What To Do if Your Loan Application Is Declined
Having your loan application declined can be scary — especially when you need the funds fast. Luckily, there are steps you can take to improve your chances of being approved.
If you were denied financing, you’re not alone. Thirty-three percent of Americans were denied personal credit in 2021.1 Here’s what to do if your loan application is declined.
Determine Why You Were Denied
When you’re denied a loan, the first thing you’ll want to figure out is why. You may find it was a simple paperwork mistake, or it could help you figure out what areas you need to work on. Here are some of the common reasons loans are denied.
- Your Credit Score Was Too Low. Most lenders have a required minimum credit score. If you don’t meet the requirement, your application will likely be declined. Your credit score is important because it gives the lender a quick measure of your credit and repayment history.
- You’ve Borrowed Too Much. If you already have a loan, line of credit or your credit card is almost at its limit, lenders may deny your loan application. This is different from taking out a loan to consolidate debt — which may help you manage your monthly bills. Taking on an additional loan on top of other debt can be risky and may lead to some financial trouble.
- You Don’t Have a Steady Source of Income. Lenders will want to verify that you have a source of income that will allow you to repay the loan. You’ll need documentation of your income (pay stubs or bank statements) to prove that you have the capacity to take on debt.
- You Don’t Meet the Minimum Requirements. For most lenders, you need to meet some basic requirements to take out a loan. This could include things like your age or citizenship status. Always research lenders to see if you’re able to borrow from them.
- You Had Information Missing on Your Application. Sometimes, it’s as simple as missing information on your application. Double-check to see if there is anything that didn’t get recorded correctly or was left off.
How You Can Boost Your Chances
- Find a Lender That Fits. Traditional lenders, like banks, may have strict credit history and personal requirements. Online lenders often have more forgiving standards. You may qualify for an online loan or line of credit, even if you were denied at the bank.
- Only Apply for What You Need. Think through how the money will be used and create a plan. You may not need as much as you originally thought, and having a plan will help you put the funds to the best use. You may get approved if you apply for a lower amount.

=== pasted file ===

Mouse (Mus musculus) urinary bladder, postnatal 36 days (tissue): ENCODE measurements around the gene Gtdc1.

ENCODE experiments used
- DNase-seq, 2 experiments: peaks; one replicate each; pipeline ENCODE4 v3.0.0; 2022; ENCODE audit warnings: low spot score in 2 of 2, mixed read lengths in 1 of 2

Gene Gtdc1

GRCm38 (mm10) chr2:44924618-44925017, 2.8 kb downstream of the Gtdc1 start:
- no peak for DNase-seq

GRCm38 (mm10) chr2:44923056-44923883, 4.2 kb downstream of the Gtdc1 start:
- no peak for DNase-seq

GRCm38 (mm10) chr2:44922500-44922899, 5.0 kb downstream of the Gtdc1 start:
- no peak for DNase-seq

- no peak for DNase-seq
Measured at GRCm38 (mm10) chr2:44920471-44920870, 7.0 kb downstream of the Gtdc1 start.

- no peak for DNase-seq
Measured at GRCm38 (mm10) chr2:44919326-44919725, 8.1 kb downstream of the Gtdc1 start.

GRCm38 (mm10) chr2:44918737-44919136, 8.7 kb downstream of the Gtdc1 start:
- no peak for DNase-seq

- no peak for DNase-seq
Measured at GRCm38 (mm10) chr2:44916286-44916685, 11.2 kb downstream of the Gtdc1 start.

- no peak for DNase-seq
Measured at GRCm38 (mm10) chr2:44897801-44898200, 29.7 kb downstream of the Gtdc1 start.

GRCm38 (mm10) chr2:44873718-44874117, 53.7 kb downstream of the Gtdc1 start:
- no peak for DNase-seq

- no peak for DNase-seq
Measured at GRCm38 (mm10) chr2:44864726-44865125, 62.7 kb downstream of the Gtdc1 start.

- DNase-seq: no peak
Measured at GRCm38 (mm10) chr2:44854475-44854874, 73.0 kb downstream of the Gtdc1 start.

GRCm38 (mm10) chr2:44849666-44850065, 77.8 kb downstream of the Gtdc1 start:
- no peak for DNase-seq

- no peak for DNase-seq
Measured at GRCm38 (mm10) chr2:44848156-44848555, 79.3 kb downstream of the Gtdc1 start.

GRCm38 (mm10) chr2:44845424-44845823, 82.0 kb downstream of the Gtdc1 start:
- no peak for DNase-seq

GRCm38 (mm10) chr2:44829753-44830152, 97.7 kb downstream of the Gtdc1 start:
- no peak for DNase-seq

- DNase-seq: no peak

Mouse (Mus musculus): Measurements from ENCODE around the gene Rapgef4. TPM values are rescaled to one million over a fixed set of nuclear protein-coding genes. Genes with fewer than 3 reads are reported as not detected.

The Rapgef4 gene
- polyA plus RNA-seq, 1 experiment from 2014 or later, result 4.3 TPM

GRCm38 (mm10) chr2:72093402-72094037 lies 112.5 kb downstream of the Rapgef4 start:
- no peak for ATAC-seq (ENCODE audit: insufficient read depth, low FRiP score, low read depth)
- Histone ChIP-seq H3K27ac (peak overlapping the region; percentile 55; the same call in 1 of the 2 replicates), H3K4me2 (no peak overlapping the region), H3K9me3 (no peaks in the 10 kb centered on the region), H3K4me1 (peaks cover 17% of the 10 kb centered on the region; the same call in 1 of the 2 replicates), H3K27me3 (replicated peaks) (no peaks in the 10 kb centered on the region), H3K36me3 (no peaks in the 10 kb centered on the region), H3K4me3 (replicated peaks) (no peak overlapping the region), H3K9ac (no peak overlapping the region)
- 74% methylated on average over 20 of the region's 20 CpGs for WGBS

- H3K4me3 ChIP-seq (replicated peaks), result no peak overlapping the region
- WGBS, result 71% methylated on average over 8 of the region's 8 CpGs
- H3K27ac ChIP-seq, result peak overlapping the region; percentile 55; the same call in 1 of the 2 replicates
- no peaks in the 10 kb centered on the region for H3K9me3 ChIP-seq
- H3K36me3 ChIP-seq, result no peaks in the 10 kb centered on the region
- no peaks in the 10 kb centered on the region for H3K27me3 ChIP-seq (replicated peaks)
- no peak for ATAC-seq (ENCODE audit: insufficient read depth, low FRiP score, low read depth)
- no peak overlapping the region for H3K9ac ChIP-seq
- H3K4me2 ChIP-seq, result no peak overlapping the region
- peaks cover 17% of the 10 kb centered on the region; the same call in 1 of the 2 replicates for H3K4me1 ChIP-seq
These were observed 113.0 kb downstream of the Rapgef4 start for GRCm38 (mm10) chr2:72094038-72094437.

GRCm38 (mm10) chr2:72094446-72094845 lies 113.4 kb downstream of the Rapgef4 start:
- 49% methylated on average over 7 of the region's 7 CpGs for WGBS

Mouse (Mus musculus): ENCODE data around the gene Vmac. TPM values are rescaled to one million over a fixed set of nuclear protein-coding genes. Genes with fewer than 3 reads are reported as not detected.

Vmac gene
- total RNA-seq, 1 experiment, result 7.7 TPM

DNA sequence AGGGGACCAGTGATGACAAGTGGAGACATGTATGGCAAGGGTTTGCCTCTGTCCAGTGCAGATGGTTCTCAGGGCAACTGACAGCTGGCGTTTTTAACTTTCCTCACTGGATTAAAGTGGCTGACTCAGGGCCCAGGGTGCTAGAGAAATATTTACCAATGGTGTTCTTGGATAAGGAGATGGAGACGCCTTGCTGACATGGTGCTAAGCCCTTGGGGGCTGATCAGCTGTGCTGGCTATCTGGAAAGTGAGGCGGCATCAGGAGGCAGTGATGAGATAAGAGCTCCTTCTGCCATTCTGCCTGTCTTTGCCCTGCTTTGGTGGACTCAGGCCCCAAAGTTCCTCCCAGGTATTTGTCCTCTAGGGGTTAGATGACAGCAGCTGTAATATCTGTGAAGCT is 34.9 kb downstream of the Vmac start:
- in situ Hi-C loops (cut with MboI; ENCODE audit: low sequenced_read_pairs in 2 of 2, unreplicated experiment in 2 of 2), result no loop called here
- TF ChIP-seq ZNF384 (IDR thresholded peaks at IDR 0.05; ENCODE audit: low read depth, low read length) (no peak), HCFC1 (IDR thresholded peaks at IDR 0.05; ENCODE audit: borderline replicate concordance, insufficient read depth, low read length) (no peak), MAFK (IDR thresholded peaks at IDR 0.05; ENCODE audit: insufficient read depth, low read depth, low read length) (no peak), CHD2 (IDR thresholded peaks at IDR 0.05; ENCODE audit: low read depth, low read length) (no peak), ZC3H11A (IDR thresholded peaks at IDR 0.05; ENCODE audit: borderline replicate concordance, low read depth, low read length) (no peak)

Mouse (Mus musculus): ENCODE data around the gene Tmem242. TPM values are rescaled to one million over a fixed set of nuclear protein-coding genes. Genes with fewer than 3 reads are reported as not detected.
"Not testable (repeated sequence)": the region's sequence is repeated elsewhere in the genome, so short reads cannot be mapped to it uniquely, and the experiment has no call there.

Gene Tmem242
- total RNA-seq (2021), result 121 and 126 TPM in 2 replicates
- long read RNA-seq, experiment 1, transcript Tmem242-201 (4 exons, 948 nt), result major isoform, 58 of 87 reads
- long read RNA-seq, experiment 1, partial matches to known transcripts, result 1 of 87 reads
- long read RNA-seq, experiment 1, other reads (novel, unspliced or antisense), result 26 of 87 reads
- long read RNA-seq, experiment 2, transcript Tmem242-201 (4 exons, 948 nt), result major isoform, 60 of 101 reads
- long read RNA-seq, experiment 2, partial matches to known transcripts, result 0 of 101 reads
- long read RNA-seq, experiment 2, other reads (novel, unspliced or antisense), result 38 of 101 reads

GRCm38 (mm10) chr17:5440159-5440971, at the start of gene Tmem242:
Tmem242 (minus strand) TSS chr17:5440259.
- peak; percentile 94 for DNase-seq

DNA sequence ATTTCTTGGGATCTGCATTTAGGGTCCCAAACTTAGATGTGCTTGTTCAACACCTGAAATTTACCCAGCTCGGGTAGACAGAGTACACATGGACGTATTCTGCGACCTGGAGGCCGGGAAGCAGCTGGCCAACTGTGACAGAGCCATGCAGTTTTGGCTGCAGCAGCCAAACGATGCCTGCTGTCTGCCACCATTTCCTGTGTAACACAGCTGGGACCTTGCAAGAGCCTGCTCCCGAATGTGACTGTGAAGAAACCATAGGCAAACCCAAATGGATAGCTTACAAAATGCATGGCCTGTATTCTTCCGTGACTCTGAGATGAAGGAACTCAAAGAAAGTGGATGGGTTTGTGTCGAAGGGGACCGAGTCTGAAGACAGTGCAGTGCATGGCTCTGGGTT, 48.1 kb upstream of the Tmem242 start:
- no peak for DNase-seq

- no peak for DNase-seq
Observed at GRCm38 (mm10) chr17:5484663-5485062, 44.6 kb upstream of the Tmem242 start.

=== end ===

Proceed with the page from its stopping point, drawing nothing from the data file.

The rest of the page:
- Improve Your Financial Health. Financial health is important but can feel like an uphill battle when you’re trying to get back on track. When things get tough, focus on the goals you’re working towards. If you’re a NetCredit customer — check out some of our online resources.
Build Your Financial Health
- Free up Some Funds. Go over your last few months of bank statements and see if there’s anywhere you’re able to cut back. You may find that there are some areas where you can reduce your spending and free up some more cash.
If you’re already feeling stretched thin, you can often find local support. Search for resources like food assistance and help with utilities and household bills through SpringFour. NetCredit offers access for free.
- Build Your Savings. One of the first rules in personal finance is to pay yourself first. This means taking a portion of your income and putting it into savings before you pay anything else. Even if it’s only five bucks a paycheck, it’ll help you get in the habit of saving.
- Build a Better Budget. The word budget might create some feelings of anxiety, but it doesn’t have to. Some online tools and apps can help you create and stick with a realistic budget. One of the easiest ways to start is with the 50-30-20 rule. This means you spend about 50% on needs, 30% on wants and 20% on savings.
Consider Other Options
If you’re still unable to secure a loan, there are some things you can do to make some extra cash. Here are a few ways to boost your monthly income.
- Get a Side Hustle. Consider taking on some extra work. There are many opportunities you can take advantage of. Here are some ideas:
- Part-time work at a local business
- Deliver for a food delivery service
- Drive for a rideshare company
- Become an online assistant
- Get Creative. If your schedule is too tight for a side hustle, you can get creative with some money-making ideas. You could host a garage sale or sell unwanted clothes. If you’re a photographer or artist you can sell your work. Think outside the box and look for opportunities unique to you!
1Backman, M. (2022) 33% of Americans Were Denied Credit in the Past Year. Here’s How to Change That.